As expected, ex-transit officer Johannes Mehserle, 27, is claiming that he shot Oscar Grant by mistake in the infamous video from the BART station in Oakland, California. He insists that he thought that his gun was his taser when he shot Grant in the back.
This was the only practical defense that Mehserle could advance beyond insanity (which would not have been particularly viable). In fact, such cases have occurred before in California. As discussed here, Madera officer Marcy Noriega in 2002 sought a man who was handcuffed and confined in the back of a squad car. Twenty-four-year-old Everardo Torres was allegedly trying kick the windows out so Noriega grabbed what she thought was her taser and shot him in the chest. She faced no charges.
Another such incident occurred in Virginia when Frederick P. Henry was fleeing arrest and Somerset County Deputy Sheriff Robert Purnell fired what he allegedly thought was his taser. It turned out to be his Glock .40-caliber handgun. The United States Court of Appeals for the Fourth Circuit ruled that a trial was appropriate, though the official could argue mistaken use of the weapon as a defense.
It will be interesting if Mehserle’s taser was a Taser M26. The Torres family sued the manufacturer for making the taser resemble a real gun under a product liability theory. It was thrown out by the court.
The defense in Mehserle could be strengthened by the casual appearance of the officer in shooting Grant. His counsel is likely to argue that, unless Mehserle was insane, he could not realistically hope to execute a man in broad daylight, even without video cameras. One interesting question will be whether the jury will be able to view a new tape showing a second officer striking a man before the shooting without provocation, here. If the man was Grant, it would presumably be relevant and material. It would, however, likely work against the defense (though, if it was Grant being struck, it could be cited as proof that he was unruly). It will also be interesting if the defense seeks to call officers like Noriega to support its taser confusion argument.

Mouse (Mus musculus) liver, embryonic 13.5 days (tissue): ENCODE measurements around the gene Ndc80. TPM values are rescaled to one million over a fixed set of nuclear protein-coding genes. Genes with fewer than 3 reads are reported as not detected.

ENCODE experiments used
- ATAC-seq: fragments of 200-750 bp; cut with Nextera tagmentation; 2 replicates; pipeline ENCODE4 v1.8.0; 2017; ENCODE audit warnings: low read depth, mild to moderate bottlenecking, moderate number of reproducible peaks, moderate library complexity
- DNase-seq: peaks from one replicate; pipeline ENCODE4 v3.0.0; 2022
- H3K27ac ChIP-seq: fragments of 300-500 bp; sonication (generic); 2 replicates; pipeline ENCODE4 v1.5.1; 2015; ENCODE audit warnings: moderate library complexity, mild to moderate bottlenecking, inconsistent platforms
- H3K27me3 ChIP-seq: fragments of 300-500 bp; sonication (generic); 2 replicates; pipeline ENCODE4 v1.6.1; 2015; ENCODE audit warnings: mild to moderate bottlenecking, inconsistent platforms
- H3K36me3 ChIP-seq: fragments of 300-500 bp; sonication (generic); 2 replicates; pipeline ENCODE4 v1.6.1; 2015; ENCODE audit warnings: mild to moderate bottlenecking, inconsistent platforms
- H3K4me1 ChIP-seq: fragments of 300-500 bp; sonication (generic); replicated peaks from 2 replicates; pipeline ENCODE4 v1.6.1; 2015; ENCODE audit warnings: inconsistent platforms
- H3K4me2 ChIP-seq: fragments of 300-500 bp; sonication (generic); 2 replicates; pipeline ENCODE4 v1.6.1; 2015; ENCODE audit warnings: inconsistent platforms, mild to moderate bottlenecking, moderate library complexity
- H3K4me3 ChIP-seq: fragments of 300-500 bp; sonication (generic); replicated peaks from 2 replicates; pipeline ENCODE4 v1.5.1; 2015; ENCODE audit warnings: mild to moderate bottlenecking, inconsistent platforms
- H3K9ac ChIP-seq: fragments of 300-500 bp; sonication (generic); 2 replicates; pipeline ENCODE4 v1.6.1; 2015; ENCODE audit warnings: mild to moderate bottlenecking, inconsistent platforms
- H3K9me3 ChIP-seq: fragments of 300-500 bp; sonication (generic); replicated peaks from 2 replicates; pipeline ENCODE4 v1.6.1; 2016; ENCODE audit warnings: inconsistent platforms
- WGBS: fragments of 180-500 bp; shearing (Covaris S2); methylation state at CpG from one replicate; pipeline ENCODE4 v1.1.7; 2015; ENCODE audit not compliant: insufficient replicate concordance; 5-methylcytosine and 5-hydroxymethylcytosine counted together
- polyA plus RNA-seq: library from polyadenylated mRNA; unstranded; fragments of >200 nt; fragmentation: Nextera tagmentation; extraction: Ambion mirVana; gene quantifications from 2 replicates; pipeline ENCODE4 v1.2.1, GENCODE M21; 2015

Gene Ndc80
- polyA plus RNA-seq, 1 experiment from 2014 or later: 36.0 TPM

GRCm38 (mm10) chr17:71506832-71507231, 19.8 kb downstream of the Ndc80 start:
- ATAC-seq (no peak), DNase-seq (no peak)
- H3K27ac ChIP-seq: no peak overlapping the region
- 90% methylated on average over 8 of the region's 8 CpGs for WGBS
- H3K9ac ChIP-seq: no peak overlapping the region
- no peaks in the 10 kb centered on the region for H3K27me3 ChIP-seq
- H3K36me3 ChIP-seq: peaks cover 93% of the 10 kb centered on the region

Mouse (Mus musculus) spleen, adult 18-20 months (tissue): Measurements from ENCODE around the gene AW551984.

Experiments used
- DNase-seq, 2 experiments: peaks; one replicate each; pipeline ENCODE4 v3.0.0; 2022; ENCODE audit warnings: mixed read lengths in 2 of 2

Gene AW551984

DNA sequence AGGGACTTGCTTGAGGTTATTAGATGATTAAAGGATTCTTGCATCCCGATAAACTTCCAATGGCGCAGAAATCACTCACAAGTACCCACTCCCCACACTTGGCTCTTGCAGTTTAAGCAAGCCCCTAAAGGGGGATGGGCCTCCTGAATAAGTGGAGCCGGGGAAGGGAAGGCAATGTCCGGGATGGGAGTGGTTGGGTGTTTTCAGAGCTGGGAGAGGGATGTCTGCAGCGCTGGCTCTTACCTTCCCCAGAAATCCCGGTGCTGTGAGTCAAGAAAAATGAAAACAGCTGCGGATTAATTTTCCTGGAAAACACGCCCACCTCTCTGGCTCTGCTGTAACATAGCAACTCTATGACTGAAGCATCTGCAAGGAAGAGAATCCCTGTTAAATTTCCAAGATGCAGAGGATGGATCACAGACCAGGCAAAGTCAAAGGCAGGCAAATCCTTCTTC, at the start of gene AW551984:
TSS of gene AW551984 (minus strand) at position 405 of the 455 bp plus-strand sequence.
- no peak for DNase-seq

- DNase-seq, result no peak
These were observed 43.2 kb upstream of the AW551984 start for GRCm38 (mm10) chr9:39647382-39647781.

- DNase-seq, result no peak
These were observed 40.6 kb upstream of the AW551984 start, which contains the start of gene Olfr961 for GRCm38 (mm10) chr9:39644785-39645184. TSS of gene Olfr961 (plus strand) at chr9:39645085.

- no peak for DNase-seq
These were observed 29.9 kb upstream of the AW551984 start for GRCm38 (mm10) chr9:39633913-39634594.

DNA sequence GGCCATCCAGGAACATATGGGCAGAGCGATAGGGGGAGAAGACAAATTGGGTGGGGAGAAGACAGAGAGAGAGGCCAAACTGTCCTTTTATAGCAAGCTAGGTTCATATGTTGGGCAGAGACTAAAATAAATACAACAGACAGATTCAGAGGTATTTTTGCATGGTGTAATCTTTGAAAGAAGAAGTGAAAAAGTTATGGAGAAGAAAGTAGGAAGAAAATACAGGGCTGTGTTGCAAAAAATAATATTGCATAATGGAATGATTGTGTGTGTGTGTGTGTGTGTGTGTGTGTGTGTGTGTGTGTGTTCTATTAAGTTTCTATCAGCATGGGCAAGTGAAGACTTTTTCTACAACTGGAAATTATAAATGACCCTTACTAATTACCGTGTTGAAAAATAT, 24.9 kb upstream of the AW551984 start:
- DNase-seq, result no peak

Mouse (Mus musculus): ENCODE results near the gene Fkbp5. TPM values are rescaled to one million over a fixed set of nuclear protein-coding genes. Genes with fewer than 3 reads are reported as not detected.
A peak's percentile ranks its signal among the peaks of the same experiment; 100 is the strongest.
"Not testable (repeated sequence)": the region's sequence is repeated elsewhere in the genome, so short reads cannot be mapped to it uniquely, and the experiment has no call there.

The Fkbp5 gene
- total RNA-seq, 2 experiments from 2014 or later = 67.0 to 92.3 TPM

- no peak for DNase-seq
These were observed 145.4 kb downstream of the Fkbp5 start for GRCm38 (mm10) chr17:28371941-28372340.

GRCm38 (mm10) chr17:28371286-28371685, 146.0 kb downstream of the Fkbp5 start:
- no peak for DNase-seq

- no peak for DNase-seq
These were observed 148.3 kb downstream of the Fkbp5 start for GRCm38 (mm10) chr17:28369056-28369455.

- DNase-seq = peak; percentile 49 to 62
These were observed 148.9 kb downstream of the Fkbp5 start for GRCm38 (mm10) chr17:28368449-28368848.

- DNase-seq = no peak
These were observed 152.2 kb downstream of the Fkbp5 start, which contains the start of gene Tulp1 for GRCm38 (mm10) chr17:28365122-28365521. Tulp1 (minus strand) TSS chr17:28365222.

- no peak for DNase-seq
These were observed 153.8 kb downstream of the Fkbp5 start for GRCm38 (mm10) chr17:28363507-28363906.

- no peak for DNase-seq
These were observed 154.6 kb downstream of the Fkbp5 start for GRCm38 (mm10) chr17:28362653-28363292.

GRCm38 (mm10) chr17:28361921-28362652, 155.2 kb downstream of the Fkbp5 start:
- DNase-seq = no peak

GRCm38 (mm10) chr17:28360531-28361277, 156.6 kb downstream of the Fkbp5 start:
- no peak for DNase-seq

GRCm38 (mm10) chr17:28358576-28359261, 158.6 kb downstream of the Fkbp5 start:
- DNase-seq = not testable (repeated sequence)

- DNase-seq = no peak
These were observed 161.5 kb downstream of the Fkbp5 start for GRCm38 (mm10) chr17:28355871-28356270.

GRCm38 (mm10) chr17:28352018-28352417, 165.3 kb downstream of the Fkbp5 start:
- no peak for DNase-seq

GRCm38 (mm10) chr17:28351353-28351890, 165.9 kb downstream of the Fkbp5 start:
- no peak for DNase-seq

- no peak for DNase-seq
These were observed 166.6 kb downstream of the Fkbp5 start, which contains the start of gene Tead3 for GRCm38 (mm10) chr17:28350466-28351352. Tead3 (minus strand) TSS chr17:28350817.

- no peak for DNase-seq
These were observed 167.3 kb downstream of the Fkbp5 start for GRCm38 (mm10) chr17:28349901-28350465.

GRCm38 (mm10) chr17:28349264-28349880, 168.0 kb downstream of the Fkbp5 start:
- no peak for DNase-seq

I was a bit surprised by Judge Morris Jacobson statements during the bail hearing where he granted bail but expressed his skepticism that Mehserle appeared willing to “make up something that’s not true” to escape responsibility. That seems a pretty incautious and biased statement from a judge in a pre-trial proceeding.
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